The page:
Film as Text by Garry Gillard

Introduction
The notion of ‘film as text’ is a metaphor drawn from the idea of reading a book. It suggests that in many ways reading a book is like watching a film, and that we might take some of the things we know about the one and apply them to the other.

The storage means are different, of course. A book has words printed on paper (although it can also be read on a screen or read to you by a voice on a tape or disc). A film is stored on plastic film (or tape or disc) and is displayed on a screen. Various kinds of optical illusions have to occur for our eyes and brains to register what we see as continuous action like what we normally see around us: people talking, and so on. With a book, a different set of ‘imaginative illusions’ also allow us to ‘see’ and ‘hear’ in our minds the events described.

Our metaphor (film as text) means that in both cases, book and film, we can ‘read’ the story, both in the sense of taking it in as it goes along and in that of being able to hold ‘all’ of it in our minds, after taking it in, for evaluation, analysis and enjoyment…

The word ‘text’ comes from Latin and has to do with weaving. The idea is that there are several stories and ideas in a given book or film, usually associated with several people, and that these cross over each other and join to create something (in our minds) a bit like a weaving. The different strands seem to combine to make a ‘whole’ novel or movie, although we can still see and make out the different strands if we wish (without pulling the weaving apart)…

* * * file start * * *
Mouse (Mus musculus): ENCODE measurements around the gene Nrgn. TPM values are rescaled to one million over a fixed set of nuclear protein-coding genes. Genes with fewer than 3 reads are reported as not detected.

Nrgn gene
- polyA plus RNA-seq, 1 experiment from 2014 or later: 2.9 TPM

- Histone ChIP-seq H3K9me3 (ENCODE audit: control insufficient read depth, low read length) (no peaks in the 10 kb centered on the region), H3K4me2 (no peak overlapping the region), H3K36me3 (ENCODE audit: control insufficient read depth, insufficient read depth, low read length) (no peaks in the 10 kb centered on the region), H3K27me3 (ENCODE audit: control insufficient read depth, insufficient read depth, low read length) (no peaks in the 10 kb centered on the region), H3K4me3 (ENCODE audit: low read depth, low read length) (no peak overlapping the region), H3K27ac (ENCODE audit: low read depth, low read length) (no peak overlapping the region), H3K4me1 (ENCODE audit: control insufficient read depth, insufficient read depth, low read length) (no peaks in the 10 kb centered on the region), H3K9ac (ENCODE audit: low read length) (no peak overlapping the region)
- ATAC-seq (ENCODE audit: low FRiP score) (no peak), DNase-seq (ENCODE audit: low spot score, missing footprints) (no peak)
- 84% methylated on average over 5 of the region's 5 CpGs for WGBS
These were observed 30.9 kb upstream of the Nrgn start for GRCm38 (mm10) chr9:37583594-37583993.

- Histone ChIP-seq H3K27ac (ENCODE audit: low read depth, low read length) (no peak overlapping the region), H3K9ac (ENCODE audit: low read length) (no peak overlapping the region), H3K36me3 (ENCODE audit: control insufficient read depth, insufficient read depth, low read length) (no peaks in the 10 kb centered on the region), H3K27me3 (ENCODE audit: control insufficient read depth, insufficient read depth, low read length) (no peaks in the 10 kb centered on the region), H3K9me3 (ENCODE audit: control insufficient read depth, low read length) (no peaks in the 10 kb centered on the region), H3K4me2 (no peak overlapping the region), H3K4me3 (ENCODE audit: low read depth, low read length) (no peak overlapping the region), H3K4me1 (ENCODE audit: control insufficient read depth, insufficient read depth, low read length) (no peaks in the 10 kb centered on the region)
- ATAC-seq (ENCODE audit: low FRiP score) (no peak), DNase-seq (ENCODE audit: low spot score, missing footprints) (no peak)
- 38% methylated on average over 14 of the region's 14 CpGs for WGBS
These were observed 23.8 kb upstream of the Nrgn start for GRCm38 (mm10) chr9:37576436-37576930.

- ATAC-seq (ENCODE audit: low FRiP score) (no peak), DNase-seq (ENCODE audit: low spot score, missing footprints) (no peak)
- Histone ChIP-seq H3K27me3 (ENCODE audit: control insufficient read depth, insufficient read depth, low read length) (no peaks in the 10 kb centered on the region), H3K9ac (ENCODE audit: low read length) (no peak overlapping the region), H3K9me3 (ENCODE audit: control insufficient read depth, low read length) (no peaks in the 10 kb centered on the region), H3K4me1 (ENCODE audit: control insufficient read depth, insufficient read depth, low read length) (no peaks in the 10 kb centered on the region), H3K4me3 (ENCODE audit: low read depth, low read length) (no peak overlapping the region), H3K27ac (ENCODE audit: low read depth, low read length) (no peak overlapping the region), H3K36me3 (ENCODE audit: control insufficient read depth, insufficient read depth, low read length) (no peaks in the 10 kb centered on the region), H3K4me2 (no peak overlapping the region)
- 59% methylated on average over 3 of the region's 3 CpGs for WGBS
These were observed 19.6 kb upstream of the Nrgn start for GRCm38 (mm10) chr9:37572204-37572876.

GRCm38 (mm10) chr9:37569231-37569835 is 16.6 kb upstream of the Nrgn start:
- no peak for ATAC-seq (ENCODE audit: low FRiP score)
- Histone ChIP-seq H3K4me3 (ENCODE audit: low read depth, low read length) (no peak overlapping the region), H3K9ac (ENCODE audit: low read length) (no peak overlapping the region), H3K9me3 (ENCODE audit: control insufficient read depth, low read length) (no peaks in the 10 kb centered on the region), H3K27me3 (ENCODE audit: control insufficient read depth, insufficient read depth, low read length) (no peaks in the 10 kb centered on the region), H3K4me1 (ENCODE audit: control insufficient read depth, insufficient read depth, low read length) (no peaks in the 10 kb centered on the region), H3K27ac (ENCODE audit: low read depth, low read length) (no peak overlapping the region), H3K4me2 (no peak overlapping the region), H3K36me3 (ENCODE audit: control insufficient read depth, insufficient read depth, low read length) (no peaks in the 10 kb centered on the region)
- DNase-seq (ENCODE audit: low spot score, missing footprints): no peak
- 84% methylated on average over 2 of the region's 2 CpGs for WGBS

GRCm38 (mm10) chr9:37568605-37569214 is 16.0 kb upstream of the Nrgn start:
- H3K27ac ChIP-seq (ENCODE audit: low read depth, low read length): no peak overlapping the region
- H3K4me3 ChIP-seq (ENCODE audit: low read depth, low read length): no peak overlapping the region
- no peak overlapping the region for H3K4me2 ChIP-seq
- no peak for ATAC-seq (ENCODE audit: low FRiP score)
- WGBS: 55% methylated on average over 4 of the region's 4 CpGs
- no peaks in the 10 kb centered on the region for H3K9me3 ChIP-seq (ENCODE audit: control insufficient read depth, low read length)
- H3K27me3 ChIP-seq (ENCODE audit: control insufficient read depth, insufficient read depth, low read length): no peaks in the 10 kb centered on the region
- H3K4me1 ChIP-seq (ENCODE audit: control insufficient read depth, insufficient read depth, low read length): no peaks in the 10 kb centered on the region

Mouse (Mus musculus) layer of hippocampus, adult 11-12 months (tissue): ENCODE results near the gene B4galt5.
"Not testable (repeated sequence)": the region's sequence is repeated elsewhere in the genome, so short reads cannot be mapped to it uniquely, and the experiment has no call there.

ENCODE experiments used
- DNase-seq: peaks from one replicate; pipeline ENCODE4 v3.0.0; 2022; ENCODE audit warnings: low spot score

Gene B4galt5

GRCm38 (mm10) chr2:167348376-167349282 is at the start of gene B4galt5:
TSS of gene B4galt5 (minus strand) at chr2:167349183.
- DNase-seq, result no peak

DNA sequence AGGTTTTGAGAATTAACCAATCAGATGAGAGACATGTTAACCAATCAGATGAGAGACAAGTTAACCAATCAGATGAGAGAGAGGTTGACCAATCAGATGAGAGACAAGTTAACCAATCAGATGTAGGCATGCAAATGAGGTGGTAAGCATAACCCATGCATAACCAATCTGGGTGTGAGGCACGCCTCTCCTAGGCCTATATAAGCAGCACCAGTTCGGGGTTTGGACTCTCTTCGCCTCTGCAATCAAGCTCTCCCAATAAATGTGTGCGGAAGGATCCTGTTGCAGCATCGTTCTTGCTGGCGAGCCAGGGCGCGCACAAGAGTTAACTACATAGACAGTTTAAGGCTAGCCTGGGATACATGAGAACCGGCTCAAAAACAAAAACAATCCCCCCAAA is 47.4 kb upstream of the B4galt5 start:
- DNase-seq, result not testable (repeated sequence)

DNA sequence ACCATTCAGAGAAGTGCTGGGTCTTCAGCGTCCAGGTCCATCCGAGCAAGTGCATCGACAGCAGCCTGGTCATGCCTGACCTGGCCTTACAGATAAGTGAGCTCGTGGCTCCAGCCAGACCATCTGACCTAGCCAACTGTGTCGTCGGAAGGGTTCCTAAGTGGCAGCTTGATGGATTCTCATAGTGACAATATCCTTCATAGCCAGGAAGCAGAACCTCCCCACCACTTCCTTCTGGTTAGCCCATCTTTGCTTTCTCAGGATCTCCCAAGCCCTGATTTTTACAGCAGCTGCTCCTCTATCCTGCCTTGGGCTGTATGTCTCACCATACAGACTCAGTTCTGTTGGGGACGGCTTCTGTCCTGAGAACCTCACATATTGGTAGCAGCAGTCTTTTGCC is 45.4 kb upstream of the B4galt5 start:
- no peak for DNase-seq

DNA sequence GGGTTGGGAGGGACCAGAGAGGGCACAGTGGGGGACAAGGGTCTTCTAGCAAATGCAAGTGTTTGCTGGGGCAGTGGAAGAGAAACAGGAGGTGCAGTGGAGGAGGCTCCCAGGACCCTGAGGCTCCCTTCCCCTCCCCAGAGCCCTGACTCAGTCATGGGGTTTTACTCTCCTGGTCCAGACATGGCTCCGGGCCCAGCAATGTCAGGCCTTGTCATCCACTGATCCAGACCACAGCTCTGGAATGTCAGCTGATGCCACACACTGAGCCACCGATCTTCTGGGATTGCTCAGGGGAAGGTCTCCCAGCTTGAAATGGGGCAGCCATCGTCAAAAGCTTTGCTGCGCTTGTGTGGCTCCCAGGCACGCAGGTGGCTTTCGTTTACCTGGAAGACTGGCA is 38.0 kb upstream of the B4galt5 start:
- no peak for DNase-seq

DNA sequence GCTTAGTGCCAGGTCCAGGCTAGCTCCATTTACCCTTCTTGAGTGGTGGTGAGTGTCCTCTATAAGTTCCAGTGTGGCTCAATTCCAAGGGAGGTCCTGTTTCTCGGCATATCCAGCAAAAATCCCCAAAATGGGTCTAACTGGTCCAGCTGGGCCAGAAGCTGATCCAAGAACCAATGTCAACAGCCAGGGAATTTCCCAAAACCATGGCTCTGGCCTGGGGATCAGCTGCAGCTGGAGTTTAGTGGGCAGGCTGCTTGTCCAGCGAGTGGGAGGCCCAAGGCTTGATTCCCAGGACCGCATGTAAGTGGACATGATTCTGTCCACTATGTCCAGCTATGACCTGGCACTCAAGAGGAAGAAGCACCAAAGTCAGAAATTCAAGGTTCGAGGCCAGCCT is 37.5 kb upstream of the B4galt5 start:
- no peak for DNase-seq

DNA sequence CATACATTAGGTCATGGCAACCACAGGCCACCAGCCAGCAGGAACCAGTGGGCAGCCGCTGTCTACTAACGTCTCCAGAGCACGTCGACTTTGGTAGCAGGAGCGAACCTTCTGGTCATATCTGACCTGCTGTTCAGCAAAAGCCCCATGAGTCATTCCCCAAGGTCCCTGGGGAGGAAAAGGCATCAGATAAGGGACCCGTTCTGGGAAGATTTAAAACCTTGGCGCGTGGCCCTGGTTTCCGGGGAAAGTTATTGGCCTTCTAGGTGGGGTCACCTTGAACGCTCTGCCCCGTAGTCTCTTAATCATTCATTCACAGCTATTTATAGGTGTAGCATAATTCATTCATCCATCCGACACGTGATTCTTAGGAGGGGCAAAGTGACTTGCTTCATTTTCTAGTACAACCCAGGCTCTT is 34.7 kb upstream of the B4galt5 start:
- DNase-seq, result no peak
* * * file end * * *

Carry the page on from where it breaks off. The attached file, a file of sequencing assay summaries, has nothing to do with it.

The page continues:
The first question also breaks simply into two more: the ‘story’ and the ‘about’. The first of these asks what kind of story this is, including what type or ‘genre’ of film this is, while the second asks what is the meaning, or theme, or ideology of the story….

The second question is about style, which may include cinematography, editing, sound, acting, costumes, and production design, also known as ‘mise-en-scene’: that is, everything ‘put into’ the scene. Most writers support their interpretation of the film by adducing examples from the style of the film, discussing ways in which the film-makers construct meaning out of its elements.

Rather than reading the book through, it is more likely that you will go to a film that interests you at the moment. I hope that in each case you will find a bright idea to assist with your own reading of the film, or a direction to take in further investigation, or perhaps confirmation of something you were already thinking yourself….

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